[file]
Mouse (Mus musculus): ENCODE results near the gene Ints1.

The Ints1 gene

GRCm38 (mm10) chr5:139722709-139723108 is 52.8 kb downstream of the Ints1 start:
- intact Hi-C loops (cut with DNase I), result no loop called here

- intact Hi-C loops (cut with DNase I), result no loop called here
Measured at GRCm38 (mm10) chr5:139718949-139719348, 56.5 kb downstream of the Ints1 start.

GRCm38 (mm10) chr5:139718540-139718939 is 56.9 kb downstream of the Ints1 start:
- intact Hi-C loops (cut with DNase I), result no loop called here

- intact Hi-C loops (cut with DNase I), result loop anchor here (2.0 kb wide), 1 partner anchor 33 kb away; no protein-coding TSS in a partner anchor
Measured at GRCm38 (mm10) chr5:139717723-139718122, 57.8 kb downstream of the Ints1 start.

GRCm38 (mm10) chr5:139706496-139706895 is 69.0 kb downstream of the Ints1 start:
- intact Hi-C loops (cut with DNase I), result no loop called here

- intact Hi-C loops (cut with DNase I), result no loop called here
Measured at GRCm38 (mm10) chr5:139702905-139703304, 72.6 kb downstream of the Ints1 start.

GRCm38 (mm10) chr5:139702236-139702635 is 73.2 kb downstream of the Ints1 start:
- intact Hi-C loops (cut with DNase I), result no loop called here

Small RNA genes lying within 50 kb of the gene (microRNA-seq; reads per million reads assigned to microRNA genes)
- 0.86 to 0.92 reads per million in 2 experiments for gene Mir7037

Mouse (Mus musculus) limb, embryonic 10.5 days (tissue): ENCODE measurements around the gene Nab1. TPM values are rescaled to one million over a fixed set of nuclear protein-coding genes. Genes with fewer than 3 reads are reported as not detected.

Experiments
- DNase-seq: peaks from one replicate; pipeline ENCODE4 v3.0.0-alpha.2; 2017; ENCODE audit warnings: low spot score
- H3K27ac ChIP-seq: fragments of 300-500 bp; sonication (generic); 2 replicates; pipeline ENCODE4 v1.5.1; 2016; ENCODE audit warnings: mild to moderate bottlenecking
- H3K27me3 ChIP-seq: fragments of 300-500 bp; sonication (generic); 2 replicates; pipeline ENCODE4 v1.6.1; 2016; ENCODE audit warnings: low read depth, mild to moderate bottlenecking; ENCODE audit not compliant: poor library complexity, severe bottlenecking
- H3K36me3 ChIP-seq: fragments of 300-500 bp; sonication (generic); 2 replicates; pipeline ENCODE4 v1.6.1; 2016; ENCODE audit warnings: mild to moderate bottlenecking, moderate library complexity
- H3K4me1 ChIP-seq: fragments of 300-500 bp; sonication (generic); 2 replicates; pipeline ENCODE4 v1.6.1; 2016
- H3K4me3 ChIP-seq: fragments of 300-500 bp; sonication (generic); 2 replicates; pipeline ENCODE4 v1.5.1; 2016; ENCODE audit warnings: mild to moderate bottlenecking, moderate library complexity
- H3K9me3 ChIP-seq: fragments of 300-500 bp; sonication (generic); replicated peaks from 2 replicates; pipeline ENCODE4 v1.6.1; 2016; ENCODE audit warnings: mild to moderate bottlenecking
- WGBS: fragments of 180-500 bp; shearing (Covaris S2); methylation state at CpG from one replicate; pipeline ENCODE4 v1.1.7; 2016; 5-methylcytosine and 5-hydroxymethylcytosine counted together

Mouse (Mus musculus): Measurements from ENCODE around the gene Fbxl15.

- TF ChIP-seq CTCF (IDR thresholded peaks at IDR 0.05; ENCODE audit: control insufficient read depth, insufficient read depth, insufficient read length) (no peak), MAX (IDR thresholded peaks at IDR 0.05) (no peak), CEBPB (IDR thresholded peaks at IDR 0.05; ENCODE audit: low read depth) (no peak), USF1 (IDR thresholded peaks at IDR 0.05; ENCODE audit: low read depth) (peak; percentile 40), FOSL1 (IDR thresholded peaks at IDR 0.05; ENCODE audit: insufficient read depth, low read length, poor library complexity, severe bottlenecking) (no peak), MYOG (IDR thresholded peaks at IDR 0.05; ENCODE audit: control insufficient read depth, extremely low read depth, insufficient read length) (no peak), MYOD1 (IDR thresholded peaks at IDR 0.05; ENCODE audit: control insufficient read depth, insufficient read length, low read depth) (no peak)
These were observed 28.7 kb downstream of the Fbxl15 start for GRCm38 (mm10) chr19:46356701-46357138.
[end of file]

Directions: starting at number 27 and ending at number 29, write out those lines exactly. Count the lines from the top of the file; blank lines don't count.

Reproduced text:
- H3K9me3 ChIP-seq: fragments of 300-500 bp; sonication (generic); replicated peaks from 2 replicates; pipeline ENCODE4 v1.6.1; 2016; ENCODE audit warnings: mild to moderate bottlenecking
- WGBS: fragments of 180-500 bp; shearing (Covaris S2); methylation state at CpG from one replicate; pipeline ENCODE4 v1.1.7; 2016; 5-methylcytosine and 5-hydroxymethylcytosine counted together

Mouse (Mus musculus): Measurements from ENCODE around the gene Fbxl15.